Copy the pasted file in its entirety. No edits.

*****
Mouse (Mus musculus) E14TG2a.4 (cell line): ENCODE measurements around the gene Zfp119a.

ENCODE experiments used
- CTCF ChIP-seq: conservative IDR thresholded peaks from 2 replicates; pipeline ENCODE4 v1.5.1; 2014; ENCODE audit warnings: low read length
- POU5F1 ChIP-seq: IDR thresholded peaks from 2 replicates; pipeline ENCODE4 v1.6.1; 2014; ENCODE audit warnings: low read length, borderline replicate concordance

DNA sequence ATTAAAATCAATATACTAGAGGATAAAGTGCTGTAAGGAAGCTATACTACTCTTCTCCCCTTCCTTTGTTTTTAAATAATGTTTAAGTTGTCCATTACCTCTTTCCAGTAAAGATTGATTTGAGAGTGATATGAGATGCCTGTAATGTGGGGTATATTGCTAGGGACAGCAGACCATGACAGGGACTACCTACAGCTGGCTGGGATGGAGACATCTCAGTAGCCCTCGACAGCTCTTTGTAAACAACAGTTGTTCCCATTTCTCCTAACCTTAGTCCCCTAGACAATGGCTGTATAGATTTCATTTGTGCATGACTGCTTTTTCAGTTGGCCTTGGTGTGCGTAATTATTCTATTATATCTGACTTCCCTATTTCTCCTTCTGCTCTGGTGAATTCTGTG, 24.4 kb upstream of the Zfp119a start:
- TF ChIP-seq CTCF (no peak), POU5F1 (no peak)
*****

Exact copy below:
Mouse (Mus musculus) E14TG2a.4 (cell line): ENCODE measurements around the gene Zfp119a.

ENCODE experiments used
- CTCF ChIP-seq: conservative IDR thresholded peaks from 2 replicates; pipeline ENCODE4 v1.5.1; 2014; ENCODE audit warnings: low read length
- POU5F1 ChIP-seq: IDR thresholded peaks from 2 replicates; pipeline ENCODE4 v1.6.1; 2014; ENCODE audit warnings: low read length, borderline replicate concordance

DNA sequence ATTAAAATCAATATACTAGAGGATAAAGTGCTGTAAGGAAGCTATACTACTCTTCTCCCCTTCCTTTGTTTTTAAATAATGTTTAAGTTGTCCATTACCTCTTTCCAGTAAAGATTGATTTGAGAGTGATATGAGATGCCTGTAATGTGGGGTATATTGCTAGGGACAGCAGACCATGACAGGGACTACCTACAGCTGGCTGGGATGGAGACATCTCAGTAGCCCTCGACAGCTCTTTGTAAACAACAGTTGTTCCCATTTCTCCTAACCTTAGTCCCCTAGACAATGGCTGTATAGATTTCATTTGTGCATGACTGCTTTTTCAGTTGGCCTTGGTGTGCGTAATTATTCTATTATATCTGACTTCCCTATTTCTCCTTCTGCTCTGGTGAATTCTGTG, 24.4 kb upstream of the Zfp119a start:
- TF ChIP-seq CTCF (no peak), POU5F1 (no peak)